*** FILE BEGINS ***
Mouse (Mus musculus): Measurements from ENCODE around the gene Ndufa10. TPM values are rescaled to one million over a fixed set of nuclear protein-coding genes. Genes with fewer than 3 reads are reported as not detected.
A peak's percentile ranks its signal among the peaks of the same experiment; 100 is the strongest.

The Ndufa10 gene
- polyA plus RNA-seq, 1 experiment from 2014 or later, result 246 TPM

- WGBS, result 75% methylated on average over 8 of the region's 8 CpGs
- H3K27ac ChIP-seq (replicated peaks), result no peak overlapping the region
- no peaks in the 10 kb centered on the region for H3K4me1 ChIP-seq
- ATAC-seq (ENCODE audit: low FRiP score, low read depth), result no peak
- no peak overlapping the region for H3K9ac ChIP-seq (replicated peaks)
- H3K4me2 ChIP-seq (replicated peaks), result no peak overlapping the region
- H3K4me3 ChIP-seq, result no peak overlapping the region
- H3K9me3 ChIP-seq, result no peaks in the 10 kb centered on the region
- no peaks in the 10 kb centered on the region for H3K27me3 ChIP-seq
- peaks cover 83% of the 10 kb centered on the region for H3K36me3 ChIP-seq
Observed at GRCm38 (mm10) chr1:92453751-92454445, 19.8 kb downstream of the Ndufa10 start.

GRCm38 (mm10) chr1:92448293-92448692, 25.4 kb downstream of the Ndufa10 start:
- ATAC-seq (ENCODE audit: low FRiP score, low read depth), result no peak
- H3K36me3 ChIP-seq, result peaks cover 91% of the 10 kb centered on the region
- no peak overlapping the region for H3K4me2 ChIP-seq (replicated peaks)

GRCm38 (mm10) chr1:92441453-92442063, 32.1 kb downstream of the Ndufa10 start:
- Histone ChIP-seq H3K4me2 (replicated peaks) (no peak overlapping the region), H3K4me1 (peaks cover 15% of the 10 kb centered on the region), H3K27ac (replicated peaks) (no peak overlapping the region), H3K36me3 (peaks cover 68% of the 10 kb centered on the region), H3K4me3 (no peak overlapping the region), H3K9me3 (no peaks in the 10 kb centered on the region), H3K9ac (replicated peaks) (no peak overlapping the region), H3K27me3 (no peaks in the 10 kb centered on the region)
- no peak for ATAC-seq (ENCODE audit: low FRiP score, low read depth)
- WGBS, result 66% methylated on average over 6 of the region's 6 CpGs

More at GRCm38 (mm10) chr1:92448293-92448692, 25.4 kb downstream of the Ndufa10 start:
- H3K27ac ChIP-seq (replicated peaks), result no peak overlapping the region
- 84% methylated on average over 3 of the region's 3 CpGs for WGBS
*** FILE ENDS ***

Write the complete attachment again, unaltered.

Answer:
Mouse (Mus musculus): Measurements from ENCODE around the gene Ndufa10. TPM values are rescaled to one million over a fixed set of nuclear protein-coding genes. Genes with fewer than 3 reads are reported as not detected.
A peak's percentile ranks its signal among the peaks of the same experiment; 100 is the strongest.

The Ndufa10 gene
- polyA plus RNA-seq, 1 experiment from 2014 or later, result 246 TPM

- WGBS, result 75% methylated on average over 8 of the region's 8 CpGs
- H3K27ac ChIP-seq (replicated peaks), result no peak overlapping the region
- no peaks in the 10 kb centered on the region for H3K4me1 ChIP-seq
- ATAC-seq (ENCODE audit: low FRiP score, low read depth), result no peak
- no peak overlapping the region for H3K9ac ChIP-seq (replicated peaks)
- H3K4me2 ChIP-seq (replicated peaks), result no peak overlapping the region
- H3K4me3 ChIP-seq, result no peak overlapping the region
- H3K9me3 ChIP-seq, result no peaks in the 10 kb centered on the region
- no peaks in the 10 kb centered on the region for H3K27me3 ChIP-seq
- peaks cover 83% of the 10 kb centered on the region for H3K36me3 ChIP-seq
Observed at GRCm38 (mm10) chr1:92453751-92454445, 19.8 kb downstream of the Ndufa10 start.

GRCm38 (mm10) chr1:92448293-92448692, 25.4 kb downstream of the Ndufa10 start:
- ATAC-seq (ENCODE audit: low FRiP score, low read depth), result no peak
- H3K36me3 ChIP-seq, result peaks cover 91% of the 10 kb centered on the region
- no peak overlapping the region for H3K4me2 ChIP-seq (replicated peaks)

GRCm38 (mm10) chr1:92441453-92442063, 32.1 kb downstream of the Ndufa10 start:
- Histone ChIP-seq H3K4me2 (replicated peaks) (no peak overlapping the region), H3K4me1 (peaks cover 15% of the 10 kb centered on the region), H3K27ac (replicated peaks) (no peak overlapping the region), H3K36me3 (peaks cover 68% of the 10 kb centered on the region), H3K4me3 (no peak overlapping the region), H3K9me3 (no peaks in the 10 kb centered on the region), H3K9ac (replicated peaks) (no peak overlapping the region), H3K27me3 (no peaks in the 10 kb centered on the region)
- no peak for ATAC-seq (ENCODE audit: low FRiP score, low read depth)
- WGBS, result 66% methylated on average over 6 of the region's 6 CpGs

More at GRCm38 (mm10) chr1:92448293-92448692, 25.4 kb downstream of the Ndufa10 start:
- H3K27ac ChIP-seq (replicated peaks), result no peak overlapping the region
- 84% methylated on average over 3 of the region's 3 CpGs for WGBS